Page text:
Hackers are at it again with a massive attack on Tumblr yesterday. GNAA, the hacker group that claimed they were responsible, took down huge blogs such as USA Today, Reuters, CNET, and The Verge.
GNAA’s Twitter feed indicated that nearly 9,000 Tumblr users were affected before Tumblr took the site offline and regained control over their own blogs.
Tumblr.com posted an apology, indicating that the company “identified the source, removed the posts, and restored service to normal,” and said that they would “go to great lengths to make sure this type of abuse does not happen again.” However, no indication of what happened was given, though Tumblr says no accounts were compromised.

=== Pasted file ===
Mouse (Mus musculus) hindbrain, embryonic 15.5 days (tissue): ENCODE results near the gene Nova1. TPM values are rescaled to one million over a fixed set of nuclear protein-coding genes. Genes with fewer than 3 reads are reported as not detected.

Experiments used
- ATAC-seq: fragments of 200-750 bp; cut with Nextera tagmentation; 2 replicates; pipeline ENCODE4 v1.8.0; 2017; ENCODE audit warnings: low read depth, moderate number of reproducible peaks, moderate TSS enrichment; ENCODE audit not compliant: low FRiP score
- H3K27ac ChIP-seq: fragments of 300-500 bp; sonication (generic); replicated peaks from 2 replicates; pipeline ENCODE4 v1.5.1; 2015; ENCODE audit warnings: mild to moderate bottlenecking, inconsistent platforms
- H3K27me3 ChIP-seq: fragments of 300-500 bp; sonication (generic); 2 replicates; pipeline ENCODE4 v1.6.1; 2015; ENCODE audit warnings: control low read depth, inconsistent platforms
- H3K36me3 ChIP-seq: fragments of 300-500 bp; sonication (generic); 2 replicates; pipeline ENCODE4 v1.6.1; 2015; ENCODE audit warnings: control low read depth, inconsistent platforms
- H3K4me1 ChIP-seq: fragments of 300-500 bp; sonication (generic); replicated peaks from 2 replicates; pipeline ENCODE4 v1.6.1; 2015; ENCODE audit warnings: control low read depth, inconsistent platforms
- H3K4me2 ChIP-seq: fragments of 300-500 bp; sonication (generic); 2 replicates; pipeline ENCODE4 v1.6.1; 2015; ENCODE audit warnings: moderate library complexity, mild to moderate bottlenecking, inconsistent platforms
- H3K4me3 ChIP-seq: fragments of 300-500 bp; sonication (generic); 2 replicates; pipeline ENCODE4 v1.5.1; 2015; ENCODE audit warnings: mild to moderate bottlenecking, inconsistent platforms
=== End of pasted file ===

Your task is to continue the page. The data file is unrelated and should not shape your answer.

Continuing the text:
As soon as the viral post began to pop up on thousands of blogs, Tumblr advised that users log out of all of the browsers they used to browse Tumblr. By 10:30 AM, Tumblr had deleted all of the messages and had most of the website’s functionality restored.
When a person visited an infected website, a message and a picture was displayed. The message urged that anyone reading it should commit suicide, and included a variety of swear words and accusatory terms.
“It was preventable, but this type of thing happens to most social media sites at some point in their youth,” said a Sophos senior security advisor. “Hopefully, Tumblr will learn and lock its site down tighter, and we don’t see it happen again.”